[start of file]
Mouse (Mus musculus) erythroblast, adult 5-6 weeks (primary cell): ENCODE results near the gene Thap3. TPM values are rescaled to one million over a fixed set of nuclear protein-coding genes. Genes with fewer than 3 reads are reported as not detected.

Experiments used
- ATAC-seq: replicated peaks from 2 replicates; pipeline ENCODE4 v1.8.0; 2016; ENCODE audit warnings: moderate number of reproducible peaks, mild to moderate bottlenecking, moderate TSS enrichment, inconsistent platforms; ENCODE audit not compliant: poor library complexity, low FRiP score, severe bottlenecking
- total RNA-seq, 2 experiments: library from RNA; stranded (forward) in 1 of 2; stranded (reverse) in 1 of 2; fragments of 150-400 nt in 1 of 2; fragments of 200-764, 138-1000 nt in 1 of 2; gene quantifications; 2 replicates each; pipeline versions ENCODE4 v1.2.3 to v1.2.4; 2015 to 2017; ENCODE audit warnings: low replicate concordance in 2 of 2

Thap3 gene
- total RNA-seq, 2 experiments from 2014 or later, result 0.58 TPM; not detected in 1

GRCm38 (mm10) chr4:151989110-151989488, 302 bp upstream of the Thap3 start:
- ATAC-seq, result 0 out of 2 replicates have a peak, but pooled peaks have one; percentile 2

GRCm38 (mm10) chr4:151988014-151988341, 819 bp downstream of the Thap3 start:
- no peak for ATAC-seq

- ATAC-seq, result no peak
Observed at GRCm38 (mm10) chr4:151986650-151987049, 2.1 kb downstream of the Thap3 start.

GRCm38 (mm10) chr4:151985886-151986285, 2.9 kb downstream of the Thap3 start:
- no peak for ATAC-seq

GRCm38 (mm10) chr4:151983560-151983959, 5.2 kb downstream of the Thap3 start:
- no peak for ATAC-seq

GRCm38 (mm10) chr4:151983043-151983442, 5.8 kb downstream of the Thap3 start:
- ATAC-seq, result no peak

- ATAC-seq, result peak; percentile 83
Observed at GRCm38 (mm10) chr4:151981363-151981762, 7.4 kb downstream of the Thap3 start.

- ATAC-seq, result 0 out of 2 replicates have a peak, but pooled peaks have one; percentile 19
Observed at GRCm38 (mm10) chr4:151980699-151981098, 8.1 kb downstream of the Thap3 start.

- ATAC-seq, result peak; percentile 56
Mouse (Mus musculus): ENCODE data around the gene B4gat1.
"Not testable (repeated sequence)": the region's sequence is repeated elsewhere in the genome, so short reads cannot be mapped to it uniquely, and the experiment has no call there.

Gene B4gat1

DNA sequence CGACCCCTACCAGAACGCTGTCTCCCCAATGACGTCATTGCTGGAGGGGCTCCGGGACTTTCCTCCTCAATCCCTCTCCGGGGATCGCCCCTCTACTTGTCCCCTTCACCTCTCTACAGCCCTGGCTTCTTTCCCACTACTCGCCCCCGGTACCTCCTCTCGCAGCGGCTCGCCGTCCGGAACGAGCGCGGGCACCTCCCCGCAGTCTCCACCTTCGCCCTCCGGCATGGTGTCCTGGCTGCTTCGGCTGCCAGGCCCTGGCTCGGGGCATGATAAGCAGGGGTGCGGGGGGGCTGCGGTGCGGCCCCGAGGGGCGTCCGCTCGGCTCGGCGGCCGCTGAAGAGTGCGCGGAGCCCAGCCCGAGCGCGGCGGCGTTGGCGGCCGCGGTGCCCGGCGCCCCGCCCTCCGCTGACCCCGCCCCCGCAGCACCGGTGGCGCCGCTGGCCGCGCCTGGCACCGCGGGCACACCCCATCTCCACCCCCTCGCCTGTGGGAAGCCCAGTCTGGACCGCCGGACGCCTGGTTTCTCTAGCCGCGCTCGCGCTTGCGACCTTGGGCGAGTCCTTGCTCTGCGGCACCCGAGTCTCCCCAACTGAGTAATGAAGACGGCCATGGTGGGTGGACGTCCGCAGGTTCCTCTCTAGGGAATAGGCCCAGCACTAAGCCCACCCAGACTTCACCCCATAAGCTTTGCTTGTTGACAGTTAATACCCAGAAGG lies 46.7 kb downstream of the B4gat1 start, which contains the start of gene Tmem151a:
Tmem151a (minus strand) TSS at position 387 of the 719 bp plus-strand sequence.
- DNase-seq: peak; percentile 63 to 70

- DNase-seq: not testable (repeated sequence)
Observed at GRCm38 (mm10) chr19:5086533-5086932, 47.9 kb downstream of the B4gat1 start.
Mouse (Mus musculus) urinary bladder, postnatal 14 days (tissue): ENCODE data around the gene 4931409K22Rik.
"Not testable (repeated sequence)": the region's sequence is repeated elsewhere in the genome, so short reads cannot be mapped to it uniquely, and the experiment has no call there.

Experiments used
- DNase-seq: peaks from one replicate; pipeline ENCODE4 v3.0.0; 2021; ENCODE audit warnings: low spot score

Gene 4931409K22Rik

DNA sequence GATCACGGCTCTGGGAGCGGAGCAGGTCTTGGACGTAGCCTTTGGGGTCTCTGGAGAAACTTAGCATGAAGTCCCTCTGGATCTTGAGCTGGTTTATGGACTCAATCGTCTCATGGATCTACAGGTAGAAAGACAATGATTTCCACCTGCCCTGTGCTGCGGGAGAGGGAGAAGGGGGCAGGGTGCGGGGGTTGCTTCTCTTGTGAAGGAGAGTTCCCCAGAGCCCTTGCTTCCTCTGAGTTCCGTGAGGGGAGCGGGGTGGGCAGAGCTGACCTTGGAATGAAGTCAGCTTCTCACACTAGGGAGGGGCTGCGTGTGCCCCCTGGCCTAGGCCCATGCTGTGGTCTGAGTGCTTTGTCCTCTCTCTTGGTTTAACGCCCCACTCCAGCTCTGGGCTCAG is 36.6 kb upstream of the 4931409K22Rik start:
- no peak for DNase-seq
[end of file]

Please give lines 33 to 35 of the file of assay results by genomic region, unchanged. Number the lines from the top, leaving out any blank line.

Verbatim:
"Not testable (repeated sequence)": the region's sequence is repeated elsewhere in the genome, so short reads cannot be mapped to it uniquely, and the experiment has no call there.

Experiments used
- DNase-seq: peaks from one replicate; pipeline ENCODE4 v3.0.0; 2021; ENCODE audit warnings: low spot score